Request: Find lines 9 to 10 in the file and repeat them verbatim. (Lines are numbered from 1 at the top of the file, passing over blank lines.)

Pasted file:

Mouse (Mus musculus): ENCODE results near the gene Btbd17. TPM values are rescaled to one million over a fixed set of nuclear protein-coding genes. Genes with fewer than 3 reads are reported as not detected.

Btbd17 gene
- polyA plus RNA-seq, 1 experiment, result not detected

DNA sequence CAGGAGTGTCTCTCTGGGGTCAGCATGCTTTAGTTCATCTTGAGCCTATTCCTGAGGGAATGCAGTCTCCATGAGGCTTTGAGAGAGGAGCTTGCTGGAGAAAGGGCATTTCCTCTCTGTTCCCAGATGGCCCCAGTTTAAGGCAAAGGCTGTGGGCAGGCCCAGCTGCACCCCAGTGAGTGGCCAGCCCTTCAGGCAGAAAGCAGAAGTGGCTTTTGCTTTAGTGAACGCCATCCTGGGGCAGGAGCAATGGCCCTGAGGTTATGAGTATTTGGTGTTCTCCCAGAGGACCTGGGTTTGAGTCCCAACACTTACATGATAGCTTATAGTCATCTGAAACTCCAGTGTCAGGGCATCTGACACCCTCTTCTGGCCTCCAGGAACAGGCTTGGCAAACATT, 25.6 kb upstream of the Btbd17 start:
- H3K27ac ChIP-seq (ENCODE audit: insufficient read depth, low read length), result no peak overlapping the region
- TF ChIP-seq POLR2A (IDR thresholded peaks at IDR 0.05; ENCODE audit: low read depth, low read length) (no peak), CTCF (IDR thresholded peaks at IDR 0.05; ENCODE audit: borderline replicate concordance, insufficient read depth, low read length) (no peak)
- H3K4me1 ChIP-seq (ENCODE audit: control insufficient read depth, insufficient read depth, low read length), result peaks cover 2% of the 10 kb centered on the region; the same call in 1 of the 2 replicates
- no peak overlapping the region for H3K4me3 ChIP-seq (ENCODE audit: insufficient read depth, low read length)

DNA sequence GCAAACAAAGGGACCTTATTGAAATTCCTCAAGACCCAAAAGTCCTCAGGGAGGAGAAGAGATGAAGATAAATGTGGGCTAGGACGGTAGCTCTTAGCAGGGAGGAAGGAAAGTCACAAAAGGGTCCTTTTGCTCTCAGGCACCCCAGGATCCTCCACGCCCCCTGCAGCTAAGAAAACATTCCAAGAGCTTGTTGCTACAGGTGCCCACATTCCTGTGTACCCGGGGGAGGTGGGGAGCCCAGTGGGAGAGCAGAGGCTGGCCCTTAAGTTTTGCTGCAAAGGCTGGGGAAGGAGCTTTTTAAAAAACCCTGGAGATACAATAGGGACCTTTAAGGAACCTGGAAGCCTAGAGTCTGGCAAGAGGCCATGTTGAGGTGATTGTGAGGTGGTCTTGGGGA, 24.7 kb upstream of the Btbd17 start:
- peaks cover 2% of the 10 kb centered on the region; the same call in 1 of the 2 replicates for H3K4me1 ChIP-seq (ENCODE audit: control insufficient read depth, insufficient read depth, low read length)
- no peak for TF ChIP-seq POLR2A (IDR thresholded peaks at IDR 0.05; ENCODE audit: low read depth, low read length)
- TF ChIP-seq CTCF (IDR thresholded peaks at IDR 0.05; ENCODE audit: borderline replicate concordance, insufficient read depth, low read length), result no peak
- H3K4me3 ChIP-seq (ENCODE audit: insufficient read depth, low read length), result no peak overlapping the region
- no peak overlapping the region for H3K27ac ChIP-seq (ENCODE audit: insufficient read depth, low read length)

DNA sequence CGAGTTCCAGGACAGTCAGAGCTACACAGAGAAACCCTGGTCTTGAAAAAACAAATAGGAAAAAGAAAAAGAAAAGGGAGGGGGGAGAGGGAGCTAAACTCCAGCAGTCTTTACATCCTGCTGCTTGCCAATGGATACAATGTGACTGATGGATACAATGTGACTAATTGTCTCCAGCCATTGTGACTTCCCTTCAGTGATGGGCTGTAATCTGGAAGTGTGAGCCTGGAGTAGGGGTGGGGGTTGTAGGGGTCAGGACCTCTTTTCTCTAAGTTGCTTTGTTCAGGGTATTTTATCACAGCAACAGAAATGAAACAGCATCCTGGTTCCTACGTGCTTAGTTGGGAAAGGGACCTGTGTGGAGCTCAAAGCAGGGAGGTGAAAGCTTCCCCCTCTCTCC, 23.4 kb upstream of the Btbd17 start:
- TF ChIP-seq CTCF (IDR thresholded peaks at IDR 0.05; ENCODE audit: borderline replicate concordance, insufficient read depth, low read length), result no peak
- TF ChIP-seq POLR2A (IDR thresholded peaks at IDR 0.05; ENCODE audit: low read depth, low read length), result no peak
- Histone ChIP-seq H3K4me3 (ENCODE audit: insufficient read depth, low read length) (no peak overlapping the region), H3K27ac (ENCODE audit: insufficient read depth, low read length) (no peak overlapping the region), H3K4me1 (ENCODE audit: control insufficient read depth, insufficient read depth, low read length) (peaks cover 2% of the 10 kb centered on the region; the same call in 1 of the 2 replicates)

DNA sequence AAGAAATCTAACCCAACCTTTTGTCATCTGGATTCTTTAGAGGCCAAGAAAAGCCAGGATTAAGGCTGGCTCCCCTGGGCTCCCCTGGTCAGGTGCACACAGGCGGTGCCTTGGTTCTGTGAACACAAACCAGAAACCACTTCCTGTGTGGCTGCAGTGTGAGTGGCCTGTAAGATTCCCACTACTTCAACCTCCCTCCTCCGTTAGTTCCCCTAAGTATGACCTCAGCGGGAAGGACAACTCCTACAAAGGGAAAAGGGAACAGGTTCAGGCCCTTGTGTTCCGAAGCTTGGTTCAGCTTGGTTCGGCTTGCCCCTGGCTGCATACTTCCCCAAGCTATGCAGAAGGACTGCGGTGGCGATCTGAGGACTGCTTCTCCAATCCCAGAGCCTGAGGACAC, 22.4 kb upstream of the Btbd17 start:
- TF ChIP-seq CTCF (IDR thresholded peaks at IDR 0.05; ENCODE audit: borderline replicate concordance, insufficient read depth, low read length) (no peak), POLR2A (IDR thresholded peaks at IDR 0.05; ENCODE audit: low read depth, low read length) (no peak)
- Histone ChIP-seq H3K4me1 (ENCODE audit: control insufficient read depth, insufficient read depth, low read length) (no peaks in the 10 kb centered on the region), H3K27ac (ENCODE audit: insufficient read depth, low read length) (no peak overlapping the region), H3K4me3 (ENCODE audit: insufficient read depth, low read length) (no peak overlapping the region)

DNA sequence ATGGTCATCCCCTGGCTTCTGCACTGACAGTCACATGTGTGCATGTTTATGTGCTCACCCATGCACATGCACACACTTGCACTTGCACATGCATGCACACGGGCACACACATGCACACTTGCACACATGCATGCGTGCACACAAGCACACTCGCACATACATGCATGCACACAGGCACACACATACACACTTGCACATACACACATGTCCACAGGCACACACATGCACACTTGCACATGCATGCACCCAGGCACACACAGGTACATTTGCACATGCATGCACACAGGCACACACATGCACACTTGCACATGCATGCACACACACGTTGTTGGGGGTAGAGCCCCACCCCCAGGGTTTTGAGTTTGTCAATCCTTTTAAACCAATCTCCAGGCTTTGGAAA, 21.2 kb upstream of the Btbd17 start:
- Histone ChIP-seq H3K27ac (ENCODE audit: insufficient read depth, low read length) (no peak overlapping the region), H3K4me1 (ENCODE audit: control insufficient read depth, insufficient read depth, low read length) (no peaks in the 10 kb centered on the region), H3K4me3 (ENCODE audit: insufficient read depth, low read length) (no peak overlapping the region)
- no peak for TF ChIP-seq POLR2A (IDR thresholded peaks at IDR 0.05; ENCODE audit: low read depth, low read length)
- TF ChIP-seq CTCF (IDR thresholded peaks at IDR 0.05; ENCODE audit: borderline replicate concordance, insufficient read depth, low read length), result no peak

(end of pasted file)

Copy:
DNA sequence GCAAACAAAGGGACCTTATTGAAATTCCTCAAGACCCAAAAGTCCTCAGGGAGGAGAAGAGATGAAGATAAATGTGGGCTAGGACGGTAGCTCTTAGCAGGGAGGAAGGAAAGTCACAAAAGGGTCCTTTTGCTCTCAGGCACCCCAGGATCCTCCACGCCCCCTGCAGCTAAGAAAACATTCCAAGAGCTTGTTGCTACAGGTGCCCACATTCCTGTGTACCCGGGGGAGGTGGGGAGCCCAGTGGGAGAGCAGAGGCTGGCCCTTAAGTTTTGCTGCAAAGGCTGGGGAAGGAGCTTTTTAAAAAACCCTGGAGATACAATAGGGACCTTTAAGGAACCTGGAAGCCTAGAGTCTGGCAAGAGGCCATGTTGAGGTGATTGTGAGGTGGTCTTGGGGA, 24.7 kb upstream of the Btbd17 start:
- peaks cover 2% of the 10 kb centered on the region; the same call in 1 of the 2 replicates for H3K4me1 ChIP-seq (ENCODE audit: control insufficient read depth, insufficient read depth, low read length)